Our little Church Sweet Home is just another in a long line of church conversions. Churches across America (and the world) are losing membership and going on the market, so the opportunities to renovate an old church into a new home abound.
As I admit in my memoir about our church renovation project, Pinterest inspired me:
A quick look through the Pinterest website reveals some spectacular transformations, the sort of metamorphosis that inspired me. But you’ll also find some horrors of awkwardly chopped-up spaces, dark rooms, strange window configurations and thoughtless appropriation of church symbols—like an altar reused as a bar. Ugh.
Search “converted churches” or “church conversions” and you’ll find enough transformative pins to distract you for hours.
Google, of course, will serve up a heaping platter of converted churches, too:
- 20 heavenly homes that were once churches | loveproperty.com
- The rise of the multi-million pound church conversion | Tatler
- Church Conversions | 6sqft
Want a church of your own to turn into your home or one already transformed? Check out realtor.com (someone there has a lot of fun with the headlines):
- Truly divine! Your personal sanctuary awaits at this Indiana church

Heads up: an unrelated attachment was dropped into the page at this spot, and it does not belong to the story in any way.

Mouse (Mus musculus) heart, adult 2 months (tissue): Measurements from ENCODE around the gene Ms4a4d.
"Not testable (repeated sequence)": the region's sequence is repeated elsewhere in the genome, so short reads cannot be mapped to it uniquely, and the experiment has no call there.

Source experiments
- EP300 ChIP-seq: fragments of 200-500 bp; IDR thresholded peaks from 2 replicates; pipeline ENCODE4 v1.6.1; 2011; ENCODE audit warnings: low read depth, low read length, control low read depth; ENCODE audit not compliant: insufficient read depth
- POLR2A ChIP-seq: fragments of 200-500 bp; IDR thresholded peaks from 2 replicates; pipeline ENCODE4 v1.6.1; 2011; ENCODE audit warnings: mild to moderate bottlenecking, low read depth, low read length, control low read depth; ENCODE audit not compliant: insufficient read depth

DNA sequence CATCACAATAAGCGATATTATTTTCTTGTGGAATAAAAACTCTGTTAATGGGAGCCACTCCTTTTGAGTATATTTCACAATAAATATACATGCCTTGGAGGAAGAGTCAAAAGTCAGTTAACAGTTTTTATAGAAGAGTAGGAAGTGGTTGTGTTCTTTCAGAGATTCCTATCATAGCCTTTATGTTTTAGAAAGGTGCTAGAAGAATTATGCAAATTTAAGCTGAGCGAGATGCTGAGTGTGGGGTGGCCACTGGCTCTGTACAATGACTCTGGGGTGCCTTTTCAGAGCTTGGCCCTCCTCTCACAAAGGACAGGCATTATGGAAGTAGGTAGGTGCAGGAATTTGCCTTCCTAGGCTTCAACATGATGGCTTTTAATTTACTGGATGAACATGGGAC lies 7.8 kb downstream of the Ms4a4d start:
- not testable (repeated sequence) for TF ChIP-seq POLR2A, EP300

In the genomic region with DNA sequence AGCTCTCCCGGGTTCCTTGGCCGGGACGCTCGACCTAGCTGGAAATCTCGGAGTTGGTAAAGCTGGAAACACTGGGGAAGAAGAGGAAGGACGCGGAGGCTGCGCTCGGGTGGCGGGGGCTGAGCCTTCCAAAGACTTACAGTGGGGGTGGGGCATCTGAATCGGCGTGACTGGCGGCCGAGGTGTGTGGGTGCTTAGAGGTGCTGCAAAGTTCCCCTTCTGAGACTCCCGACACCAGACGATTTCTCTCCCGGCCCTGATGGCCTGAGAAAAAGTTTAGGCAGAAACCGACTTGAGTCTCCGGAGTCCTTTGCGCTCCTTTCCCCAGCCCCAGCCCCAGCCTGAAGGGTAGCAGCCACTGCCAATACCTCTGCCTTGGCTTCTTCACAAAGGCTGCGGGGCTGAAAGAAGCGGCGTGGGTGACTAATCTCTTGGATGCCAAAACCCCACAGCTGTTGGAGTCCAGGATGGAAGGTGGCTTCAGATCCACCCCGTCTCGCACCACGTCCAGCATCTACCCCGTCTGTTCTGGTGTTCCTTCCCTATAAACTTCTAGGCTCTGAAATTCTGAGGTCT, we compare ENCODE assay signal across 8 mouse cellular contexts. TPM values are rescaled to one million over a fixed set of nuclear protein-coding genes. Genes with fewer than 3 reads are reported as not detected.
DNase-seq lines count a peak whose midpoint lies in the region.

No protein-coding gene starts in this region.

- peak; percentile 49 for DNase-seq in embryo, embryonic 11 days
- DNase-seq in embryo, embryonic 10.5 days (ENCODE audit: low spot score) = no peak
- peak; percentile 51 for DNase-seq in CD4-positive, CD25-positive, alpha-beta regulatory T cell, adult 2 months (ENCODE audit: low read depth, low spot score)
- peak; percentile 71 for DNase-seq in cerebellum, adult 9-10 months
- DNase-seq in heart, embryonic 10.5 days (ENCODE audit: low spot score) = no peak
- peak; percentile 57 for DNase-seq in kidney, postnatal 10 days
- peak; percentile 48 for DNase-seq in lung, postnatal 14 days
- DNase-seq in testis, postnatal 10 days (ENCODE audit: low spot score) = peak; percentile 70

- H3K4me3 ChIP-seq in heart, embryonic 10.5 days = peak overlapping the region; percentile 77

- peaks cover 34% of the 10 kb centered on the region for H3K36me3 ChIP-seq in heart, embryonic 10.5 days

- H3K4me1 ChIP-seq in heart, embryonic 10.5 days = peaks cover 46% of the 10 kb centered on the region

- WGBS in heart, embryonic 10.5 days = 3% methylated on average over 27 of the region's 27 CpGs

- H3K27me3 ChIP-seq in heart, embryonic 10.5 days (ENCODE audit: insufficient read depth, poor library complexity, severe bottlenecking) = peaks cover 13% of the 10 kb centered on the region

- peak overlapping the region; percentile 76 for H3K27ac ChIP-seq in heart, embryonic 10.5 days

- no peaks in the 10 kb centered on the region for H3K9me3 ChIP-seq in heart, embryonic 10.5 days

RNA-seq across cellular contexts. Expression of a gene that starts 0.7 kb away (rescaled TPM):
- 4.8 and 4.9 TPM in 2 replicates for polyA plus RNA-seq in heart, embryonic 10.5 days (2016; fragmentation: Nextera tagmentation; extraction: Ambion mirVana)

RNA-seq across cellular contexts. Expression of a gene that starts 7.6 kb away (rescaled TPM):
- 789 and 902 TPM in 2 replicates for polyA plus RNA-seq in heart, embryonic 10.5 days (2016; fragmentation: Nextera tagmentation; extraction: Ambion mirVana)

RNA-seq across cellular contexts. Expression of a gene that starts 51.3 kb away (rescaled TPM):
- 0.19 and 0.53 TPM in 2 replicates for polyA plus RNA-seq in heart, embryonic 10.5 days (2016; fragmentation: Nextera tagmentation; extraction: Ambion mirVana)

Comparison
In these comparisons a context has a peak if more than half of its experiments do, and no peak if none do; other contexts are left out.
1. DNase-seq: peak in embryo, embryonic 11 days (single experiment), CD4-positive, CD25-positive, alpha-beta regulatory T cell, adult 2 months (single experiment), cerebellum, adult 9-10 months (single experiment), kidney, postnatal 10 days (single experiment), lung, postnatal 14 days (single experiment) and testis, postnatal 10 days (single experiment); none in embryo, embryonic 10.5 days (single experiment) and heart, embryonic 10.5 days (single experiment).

- We pray a buyer finally makes an offer on this former Wisconsin church
- Bow your heads: Awesome church-to-home conversion for sale in Pennsylvania
- Hallelujah! Divine townhouse in converted church in Washington, D.C.
- Strike gold with a converted church and miniature mining town in Eureka, UT
- This colorful $1.6M converted church could start your Airbnb empire
Tyler still frequents these real estate listings. Quite often, he’ll often show me a run-down church in the middle of nowhere and ask, “Wanna do it again?”
I would do it again! For the right place and the right price, yes, I would.
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I tell the story of how we converted a 126-year-old Methodist church into our home in Church Sweet Home: A Renovation to Warm the Soul.